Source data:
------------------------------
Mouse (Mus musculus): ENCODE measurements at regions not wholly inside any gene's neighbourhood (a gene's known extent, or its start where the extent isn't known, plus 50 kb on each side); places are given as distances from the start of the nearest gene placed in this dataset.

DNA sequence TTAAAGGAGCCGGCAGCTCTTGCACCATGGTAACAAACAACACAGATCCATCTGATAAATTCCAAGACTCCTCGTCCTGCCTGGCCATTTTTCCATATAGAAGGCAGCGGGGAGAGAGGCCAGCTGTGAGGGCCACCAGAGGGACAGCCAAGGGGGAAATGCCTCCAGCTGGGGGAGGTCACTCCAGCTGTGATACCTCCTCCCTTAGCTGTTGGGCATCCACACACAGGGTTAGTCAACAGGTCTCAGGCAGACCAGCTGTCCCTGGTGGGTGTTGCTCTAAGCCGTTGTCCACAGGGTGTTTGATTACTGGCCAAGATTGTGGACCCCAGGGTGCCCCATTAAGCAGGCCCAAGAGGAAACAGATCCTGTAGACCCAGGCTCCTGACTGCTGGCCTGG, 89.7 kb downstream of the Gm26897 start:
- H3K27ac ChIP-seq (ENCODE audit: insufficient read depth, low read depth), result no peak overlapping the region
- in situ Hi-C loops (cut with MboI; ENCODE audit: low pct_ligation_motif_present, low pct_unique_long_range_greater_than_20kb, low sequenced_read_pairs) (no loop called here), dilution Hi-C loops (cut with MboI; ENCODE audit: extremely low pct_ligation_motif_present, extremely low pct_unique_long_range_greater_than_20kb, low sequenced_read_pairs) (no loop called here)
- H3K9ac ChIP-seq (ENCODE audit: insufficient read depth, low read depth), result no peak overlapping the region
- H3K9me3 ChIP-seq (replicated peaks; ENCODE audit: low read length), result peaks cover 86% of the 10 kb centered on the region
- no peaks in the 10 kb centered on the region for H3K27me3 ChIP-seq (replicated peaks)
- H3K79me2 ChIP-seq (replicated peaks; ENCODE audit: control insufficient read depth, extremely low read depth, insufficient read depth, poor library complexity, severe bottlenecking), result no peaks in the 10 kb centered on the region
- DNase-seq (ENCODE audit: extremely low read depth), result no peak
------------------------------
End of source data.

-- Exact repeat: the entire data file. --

Mouse (Mus musculus): ENCODE measurements at regions not wholly inside any gene's neighbourhood (a gene's known extent, or its start where the extent isn't known, plus 50 kb on each side); places are given as distances from the start of the nearest gene placed in this dataset.

DNA sequence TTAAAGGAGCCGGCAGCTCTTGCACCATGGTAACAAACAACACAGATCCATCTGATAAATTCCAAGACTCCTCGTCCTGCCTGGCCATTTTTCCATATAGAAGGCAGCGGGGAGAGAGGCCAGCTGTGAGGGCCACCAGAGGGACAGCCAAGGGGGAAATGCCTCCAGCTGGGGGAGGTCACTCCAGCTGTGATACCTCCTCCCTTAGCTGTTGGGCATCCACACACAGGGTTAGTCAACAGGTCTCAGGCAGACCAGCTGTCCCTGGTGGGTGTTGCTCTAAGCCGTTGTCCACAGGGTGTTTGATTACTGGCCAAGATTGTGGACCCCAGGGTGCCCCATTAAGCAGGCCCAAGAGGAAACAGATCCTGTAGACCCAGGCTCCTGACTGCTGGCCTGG, 89.7 kb downstream of the Gm26897 start:
- H3K27ac ChIP-seq (ENCODE audit: insufficient read depth, low read depth), result no peak overlapping the region
- in situ Hi-C loops (cut with MboI; ENCODE audit: low pct_ligation_motif_present, low pct_unique_long_range_greater_than_20kb, low sequenced_read_pairs) (no loop called here), dilution Hi-C loops (cut with MboI; ENCODE audit: extremely low pct_ligation_motif_present, extremely low pct_unique_long_range_greater_than_20kb, low sequenced_read_pairs) (no loop called here)
- H3K9ac ChIP-seq (ENCODE audit: insufficient read depth, low read depth), result no peak overlapping the region
- H3K9me3 ChIP-seq (replicated peaks; ENCODE audit: low read length), result peaks cover 86% of the 10 kb centered on the region
- no peaks in the 10 kb centered on the region for H3K27me3 ChIP-seq (replicated peaks)
- H3K79me2 ChIP-seq (replicated peaks; ENCODE audit: control insufficient read depth, extremely low read depth, insufficient read depth, poor library complexity, severe bottlenecking), result no peaks in the 10 kb centered on the region
- DNase-seq (ENCODE audit: extremely low read depth), result no peak